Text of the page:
Avr timers

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Avr timers

  1. 1.   A timer is a circuit that counts. This is said from an electronics point of view. It is widely used and is a very important component of microprocessors and microcontrollers.
  2. 2.     Timers are classified based on their mode of operation into synchronous and asynchronous timers. Synchronous timers count with respect to the clock while asynchronous timers depend upon the change in the input. They are also classified according to the maximum number they can count. Eg. 8 bit timer,16 bit timers etc Timers are easy to implement and are done using basic flip flop circuits .
  3. 3.    They are used everywhere from modulating signals to implement digital clocks, gaming, phone/pc/tablet applications etc. Small projects like range finders etc will also use timers. IC’s such as 555 are readily available in the market and can be used to easily implement timers.
  4. 4.   There are 3 timers in the AVR of which 2 are 8 bit timers the other one is a 16 bit timer. The timers found in the AVR or mostly in a microcontroller or processor is of synchronous type.
  5. 5.   what do they mean? An 8 bit timer can count to 2 to the power of 8 and a 16 bit timer can count upto the 2 to the power of 16. Basically timers in the controller are registers and an 8 bit timer is a 8bit register and 16 bit timer is 16bit register.
  6. 6.     The 8 bit timer starts counting from zero and goes upto 255.(that’s 256 counts) The 16 bit timer starts counting from zero and goes uptp 65535(65536 counts) Once the timer reaches the maximum value it “overflows” i.e. it restarts. ANALOGY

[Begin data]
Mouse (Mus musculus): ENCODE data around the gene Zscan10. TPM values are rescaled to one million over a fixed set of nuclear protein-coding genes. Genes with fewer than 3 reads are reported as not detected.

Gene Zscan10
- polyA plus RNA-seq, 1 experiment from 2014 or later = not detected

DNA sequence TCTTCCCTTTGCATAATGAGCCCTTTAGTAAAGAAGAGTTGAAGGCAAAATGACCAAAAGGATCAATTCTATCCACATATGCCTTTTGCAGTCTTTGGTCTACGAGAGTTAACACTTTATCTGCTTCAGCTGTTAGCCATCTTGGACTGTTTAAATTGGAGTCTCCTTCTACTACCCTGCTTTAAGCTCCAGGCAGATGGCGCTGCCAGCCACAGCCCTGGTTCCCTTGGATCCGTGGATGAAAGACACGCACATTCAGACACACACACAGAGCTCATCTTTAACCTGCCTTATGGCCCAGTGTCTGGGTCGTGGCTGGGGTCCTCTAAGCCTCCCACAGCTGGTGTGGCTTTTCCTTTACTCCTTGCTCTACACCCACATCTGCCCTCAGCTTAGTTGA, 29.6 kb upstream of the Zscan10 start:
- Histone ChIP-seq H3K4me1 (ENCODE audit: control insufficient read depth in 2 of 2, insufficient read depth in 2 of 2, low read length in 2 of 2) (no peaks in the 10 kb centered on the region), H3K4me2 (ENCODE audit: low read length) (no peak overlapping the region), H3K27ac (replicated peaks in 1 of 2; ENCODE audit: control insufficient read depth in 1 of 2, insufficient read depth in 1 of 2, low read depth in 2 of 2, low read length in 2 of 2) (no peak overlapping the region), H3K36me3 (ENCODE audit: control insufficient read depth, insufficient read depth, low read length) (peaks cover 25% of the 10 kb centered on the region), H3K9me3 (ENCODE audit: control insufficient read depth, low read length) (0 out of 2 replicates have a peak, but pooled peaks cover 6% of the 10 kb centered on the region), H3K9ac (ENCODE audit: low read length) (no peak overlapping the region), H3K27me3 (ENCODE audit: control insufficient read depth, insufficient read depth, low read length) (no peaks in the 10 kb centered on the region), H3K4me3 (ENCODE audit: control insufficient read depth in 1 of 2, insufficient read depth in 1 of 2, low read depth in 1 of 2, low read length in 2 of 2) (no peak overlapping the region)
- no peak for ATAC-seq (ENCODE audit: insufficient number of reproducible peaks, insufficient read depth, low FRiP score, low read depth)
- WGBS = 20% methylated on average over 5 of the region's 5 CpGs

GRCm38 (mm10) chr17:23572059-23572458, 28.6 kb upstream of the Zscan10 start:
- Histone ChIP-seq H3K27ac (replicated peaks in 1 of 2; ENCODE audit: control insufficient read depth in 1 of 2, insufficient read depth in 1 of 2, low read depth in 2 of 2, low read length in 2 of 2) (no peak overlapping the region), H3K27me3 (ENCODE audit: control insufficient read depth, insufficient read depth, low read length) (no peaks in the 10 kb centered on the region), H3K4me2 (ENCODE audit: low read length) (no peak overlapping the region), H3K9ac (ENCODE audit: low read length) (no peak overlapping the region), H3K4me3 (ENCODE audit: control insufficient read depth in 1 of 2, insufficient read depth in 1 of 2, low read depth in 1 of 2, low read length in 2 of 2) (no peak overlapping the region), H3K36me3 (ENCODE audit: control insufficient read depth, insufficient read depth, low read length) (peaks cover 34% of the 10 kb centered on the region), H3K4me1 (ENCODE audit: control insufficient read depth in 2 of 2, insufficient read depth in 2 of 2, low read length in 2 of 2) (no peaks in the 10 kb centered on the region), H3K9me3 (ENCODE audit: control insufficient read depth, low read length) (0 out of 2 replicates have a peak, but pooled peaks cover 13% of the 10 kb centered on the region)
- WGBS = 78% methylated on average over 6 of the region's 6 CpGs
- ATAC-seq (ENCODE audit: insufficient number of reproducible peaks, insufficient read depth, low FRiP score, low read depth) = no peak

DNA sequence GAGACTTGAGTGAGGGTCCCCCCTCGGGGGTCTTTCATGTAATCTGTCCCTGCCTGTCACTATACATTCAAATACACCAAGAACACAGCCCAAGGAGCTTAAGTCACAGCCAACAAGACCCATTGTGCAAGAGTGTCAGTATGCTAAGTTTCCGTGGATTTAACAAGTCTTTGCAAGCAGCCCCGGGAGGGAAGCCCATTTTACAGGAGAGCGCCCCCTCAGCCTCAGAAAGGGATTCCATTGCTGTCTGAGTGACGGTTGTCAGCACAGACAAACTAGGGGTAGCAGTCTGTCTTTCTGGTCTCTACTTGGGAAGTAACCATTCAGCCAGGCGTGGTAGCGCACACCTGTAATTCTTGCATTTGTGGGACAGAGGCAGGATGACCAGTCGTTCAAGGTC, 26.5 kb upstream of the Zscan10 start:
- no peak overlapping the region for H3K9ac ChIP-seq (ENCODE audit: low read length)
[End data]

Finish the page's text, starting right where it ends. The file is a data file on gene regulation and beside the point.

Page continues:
7. 7. For the timer to increase by one it takes one clock. That is the time period gives the time it takes for the circuit to increment the timer register by one
  8. 8.  Consider a processor with 4MHz clock. We need a delay of 10ms. What will the timer count be??  What will the timer count be when the “required delay” is 50us  Which timer will you use ??  Can a delay of 100ms be directly implemented with one of AVR timers.
  9. 9.  So to know the maximum delay you could get from the processor with a given clock substitute TOP value of that particular timer in the formula. Maximum delay for a 4MHz processor 16bit timer? 8 bit timer? 
  10. 10.  What will we do for cases like the 100ms delay? The solution lies in reducing the frequency. How do we do that? That’s where tht prescaler comes into play.Do understand that we don’t actually reduce the frequency of the clock but we make the timer to behave as if it is in a reduced frequency.
  11. 11.   Also note that there will be a trade-off between resolution and accuracy if you use a precaler. The prescaler is set by manipulating some bits.
  12. 12.  Now get the timer count for 100ms using one of these prescalers.
  13. 13.  PROBLEM STATEMENT: Make an LED flash for every 10ms with your atmega 8 internal oscillator featuring a 1MHz clock. Use only 8 bit timer TIMER
  14. 14. Do the calculations first.  Without using a prescaler maximum delay=256us  Using a prescaler of 8 we’ll get a maximum delay =2048us  Using a prescaler of 64 max delay= 16.3ms our requirement of 10ms delay fits in this range. 
  15. 15.   No that we know our prescaler we should now calculate our timer count. Substituting 10ms in the formula we ge timer count to be 155.25. we’ll round it out to 156 counts.
  16. 16. The most important one is TCCR0 register which is the Timer/counter Control register for timer 0. First we start the clock and set the prescalar which is done by setting the three high lighted bits
  17. 17. Thus we have to set bits CS01 and CS00 to 1. TCCR0|=1<<CS00|1<<CS01;
  18. 18.  The register where the counting takes place is the TCNT0 register.It counts automatically and overflows and restarts again. We intitalise this too. TCNT0=0;